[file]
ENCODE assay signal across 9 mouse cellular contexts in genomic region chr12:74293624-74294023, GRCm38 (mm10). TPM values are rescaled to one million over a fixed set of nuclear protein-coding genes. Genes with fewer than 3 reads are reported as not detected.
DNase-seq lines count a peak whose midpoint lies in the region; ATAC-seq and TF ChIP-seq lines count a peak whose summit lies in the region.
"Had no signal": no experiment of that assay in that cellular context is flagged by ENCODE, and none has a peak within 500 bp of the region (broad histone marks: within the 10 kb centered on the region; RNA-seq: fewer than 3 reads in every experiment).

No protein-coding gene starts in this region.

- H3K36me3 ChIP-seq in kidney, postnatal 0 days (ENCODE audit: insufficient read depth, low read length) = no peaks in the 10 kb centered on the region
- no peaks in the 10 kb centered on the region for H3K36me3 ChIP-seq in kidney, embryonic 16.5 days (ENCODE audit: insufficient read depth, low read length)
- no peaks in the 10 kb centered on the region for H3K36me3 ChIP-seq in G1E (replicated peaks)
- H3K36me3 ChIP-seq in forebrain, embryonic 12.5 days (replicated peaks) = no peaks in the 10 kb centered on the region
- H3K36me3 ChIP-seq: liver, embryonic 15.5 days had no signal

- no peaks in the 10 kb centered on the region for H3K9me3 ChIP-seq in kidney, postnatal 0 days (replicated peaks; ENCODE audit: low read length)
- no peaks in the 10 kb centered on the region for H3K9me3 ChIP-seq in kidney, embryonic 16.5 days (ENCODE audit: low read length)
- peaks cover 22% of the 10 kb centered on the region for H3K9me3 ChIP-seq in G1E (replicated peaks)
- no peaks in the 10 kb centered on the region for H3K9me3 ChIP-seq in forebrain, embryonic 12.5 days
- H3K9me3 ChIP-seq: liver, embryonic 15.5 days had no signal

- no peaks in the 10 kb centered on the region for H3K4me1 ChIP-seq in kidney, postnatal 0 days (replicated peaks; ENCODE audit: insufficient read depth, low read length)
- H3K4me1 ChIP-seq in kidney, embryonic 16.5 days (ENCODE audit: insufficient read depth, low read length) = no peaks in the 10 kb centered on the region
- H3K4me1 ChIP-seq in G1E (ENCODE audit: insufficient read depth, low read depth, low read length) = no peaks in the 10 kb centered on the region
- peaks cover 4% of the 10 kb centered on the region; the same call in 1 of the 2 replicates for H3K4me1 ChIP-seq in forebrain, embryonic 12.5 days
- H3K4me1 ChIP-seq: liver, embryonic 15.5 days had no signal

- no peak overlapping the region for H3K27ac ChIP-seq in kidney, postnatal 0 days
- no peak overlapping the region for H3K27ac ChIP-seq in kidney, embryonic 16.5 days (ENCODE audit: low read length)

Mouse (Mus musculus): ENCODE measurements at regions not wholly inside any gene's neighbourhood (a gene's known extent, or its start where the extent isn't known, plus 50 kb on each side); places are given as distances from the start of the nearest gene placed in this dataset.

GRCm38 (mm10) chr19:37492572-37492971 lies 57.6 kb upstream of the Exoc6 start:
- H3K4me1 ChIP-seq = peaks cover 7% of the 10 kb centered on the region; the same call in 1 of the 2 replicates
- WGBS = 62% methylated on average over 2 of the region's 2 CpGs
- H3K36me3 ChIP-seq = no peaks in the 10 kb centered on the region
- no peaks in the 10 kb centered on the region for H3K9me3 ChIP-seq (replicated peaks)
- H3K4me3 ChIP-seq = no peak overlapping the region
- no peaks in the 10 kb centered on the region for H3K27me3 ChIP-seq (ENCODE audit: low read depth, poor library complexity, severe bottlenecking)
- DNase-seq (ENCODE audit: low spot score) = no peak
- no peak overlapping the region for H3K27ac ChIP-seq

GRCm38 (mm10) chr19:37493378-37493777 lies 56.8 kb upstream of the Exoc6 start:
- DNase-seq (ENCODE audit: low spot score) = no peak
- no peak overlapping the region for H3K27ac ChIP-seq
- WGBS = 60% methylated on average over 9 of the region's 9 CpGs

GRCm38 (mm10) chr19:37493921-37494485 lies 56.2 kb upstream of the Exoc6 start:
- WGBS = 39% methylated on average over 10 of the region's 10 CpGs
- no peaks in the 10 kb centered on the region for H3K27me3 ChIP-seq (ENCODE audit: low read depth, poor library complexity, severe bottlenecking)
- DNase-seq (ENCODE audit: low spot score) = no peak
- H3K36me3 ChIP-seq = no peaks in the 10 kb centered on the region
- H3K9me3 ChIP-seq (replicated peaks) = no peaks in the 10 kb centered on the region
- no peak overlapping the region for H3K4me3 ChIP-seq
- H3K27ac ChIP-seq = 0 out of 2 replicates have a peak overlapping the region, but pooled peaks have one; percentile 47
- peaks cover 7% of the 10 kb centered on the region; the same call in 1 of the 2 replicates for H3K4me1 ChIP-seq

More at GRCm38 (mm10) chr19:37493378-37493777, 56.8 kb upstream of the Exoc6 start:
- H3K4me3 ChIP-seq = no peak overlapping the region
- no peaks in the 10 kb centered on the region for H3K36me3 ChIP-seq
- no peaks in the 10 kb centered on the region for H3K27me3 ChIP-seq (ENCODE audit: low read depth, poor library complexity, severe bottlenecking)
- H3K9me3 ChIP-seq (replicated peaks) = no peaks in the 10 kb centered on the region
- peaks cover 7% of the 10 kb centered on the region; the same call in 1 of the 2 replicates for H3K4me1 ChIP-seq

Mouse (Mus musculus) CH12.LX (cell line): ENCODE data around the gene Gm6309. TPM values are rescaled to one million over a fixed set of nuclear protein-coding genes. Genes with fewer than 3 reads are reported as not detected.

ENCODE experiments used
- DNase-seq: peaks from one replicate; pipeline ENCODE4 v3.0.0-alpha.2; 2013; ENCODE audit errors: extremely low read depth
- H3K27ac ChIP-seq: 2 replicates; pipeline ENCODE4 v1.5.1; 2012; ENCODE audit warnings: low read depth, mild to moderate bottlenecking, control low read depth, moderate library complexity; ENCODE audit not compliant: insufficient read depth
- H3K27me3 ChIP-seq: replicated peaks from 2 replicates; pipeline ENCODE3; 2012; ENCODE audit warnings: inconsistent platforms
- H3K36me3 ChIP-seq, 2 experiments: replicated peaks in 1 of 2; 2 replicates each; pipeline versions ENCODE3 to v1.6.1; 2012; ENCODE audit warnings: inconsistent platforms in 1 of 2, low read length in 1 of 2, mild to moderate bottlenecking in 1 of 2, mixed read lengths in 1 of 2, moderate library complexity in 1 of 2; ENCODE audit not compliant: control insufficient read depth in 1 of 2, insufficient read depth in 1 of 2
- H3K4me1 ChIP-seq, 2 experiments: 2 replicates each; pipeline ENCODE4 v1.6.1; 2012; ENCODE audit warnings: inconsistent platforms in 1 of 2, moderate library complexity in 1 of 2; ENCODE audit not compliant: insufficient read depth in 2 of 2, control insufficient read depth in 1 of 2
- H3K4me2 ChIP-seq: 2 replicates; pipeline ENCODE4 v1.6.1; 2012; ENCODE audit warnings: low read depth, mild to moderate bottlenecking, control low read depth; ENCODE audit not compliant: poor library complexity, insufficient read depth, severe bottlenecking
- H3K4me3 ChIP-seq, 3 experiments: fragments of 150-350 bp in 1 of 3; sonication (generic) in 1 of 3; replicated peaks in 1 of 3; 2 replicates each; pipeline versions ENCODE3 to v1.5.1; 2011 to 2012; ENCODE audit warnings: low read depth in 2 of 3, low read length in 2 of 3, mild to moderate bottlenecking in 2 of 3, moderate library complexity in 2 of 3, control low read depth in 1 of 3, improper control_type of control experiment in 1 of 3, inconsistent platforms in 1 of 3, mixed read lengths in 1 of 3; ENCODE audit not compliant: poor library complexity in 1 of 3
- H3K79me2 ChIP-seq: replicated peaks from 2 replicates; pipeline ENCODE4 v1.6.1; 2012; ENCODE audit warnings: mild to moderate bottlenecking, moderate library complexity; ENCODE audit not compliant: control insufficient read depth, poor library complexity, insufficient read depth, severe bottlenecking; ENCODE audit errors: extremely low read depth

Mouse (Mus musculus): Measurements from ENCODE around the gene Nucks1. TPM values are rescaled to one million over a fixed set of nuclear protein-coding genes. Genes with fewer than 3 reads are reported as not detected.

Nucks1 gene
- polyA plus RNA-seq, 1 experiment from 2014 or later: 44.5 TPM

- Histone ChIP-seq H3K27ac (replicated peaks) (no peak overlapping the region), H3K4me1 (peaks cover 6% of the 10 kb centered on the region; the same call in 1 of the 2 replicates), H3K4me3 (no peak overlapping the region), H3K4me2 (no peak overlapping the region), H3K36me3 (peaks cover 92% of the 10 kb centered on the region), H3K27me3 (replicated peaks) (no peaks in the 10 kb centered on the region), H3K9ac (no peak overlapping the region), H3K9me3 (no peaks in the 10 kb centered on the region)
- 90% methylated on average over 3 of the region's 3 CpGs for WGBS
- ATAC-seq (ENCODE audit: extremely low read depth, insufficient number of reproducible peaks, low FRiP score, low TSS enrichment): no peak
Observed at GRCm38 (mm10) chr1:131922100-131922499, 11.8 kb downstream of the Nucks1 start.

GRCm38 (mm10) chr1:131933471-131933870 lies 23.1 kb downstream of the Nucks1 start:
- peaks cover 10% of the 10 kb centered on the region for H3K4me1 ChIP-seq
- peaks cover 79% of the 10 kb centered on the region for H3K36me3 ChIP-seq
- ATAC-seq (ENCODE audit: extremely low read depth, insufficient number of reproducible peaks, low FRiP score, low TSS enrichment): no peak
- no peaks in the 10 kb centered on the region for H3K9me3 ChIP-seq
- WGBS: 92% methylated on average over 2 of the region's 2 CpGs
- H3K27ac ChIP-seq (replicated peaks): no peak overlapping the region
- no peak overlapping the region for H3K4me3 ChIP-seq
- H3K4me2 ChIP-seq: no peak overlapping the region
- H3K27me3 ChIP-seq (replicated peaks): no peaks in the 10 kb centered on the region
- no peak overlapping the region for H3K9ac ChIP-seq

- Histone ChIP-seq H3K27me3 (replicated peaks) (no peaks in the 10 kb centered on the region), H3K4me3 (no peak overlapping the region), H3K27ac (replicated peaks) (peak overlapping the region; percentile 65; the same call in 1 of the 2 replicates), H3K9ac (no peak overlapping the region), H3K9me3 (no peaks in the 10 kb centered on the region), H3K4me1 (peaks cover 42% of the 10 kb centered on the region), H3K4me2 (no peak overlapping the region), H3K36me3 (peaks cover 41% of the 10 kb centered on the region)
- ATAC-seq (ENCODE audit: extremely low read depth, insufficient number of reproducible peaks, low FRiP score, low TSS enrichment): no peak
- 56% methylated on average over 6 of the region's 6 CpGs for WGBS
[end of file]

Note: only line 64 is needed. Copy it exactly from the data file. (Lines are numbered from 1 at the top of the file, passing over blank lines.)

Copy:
- Histone ChIP-seq H3K27ac (replicated peaks) (no peak overlapping the region), H3K4me1 (peaks cover 6% of the 10 kb centered on the region; the same call in 1 of the 2 replicates), H3K4me3 (no peak overlapping the region), H3K4me2 (no peak overlapping the region), H3K36me3 (peaks cover 92% of the 10 kb centered on the region), H3K27me3 (replicated peaks) (no peaks in the 10 kb centered on the region), H3K9ac (no peak overlapping the region), H3K9me3 (no peaks in the 10 kb centered on the region)